Contrast is set in 1920’s France, where vaudeville and the mafia seem to rule. The main characters are DiDi, a little girl, and her “imaginary friend” named Dawn. DiDi’s mom, Kat, sings at nightclubs to make money since she kicked her husband out, and DiDi likes to sneak out to watch, with Dawn’s help. Apparently, nobody can see Dawn except DiDi; this is important to note. Anyhow, when DiDi gets to the theatre, she sees her mom and dad arguing; Johnny claims that with a new development he’s working on, things will get better, and that Kat should take him back. She disagrees, and they go their separate ways; DiDi follows her dad to an “investors” meeting, which is really just a couple of high-rolling mafia members who will fund Johnny’s circus, but if it fails and he can’t pay them back, it’s the end of the line for him. The game centers on helping Johnny put on the circus to keep him alive and to hopefully reunite the family. I can’t go into more detail than this, or else I’ll be spoiling to story.
The problem with this storyline is that it sometimes doesn’t make sense. For example, every character in Contrast is a shadow, and only a shadow, except for two people: Dawn and DiDi. Dawn is thought to be the only person who can shift dimensions, yet she’s just an imaginary friend, but as the story progresses, you might think she isn’t as imaginary as once believed. On the other hand, DiDi is a 3D character, and she cannot shift into the shadow dimension, even though both of her parents are shadows. DiDi is the only person in the whole game who is 3D; how does that even happen? Why isn’t she a shadow? How is Dawn real, but not real, and only a couple people can see her? Why is everyone a shadow except a couple people? How are 3D items like houses and roads built if everyone is a shadow, and they can’t pop items between dimensions?
These canonical imperfections are somewhat glaring, and they really don’t make sense; I became disconnected from the story as it went along. For about 75% of the game, the story hooked me. I wanted to learn about DiDi’s family. The voice acting was spot on, and all the emotions to craft a realistic story was there. But then, as the tale began to conclude, everything became a train wreck, and Contrast lost me; I became confused and I was no longer attached to the story.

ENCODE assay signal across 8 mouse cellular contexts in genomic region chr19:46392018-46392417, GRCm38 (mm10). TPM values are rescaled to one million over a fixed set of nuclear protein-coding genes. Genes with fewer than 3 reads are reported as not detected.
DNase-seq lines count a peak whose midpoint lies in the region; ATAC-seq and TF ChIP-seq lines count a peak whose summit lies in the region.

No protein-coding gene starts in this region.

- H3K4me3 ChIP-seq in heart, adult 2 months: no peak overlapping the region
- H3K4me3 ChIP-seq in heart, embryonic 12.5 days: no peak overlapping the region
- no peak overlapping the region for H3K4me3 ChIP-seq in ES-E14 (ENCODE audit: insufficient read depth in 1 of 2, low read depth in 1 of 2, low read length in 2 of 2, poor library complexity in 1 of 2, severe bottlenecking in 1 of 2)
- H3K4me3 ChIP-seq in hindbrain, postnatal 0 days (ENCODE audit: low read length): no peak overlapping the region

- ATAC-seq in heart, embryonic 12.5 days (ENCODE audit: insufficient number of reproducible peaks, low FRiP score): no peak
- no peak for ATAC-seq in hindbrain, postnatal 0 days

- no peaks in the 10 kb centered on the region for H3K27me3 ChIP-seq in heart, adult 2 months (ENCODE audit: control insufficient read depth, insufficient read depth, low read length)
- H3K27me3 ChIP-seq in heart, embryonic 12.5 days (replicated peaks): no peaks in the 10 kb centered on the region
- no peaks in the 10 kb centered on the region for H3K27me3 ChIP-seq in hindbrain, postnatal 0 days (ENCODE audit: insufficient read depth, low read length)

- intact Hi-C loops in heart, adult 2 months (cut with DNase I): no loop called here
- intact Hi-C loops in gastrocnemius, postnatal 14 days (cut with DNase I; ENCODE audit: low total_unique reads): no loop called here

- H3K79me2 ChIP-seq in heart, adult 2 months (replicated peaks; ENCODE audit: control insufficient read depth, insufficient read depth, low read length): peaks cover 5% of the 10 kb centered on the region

On another disappointing note, the controls for Contrast were very loose; many times I would move in a fashion I did not intend to move, which would throw off the whole puzzle. Other times, I wouldn’t shift into a dimension even though I clicked the button; I would fall to my death instead. Once or twice, the game seemed to have forgotten which dimension I was in. For example, there was a corner that could only be rounded as a shadow… yet when I became a shadow, it seemed like Contrast still thought I was 3D, so it wouldn’t let me round the corner, and I died. Oops.
More positively, the music and art style definitely fit the mood perfectly. I enjoyed the jazzy overtones the music provided; of course, this was the prominent genre of music in the 1920’s. Mixed with the noir sort of art style, it created a dark, somewhat solemn mood for a tale that really wasn’t a happy one. The tone and mood of Contrast are sort of eerie, but they are interesting and fun to experience. When the storyline, art design, colors, and music come together, Contrast becomes an engaging and delightfully genuine experience. Heck, even the text font contributes; the subtitles look like they were written by an old typewriter! It’s simply a shame that everything doesn’t come together often enough, maybe because of touchy controls ruining a puzzle, a canonical quirk, or something else that altered the way the game should be enjoyed.
With all of this being said, Contrast is a good game with a TON of potential for a sequel. The 2D/3D/Dimension Shifting concept is a great one, and although the storyline sort of fell apart near the end, there are enough unanswered questions about Dawn’s past to warrant a sequel/prequel about her life. Luckily, Contrast is a free download; although I enjoyed the game, I wouldn’t buy it, nor would I pay for a sequel. However, if Contrast gets a second chance, and these issues (which can be easily remedied) are taken care of, a hypothetical Contrast 2 could definitely be a Game of The Year contender at release. It’s simply a shame that Contrast has these issues to begin with.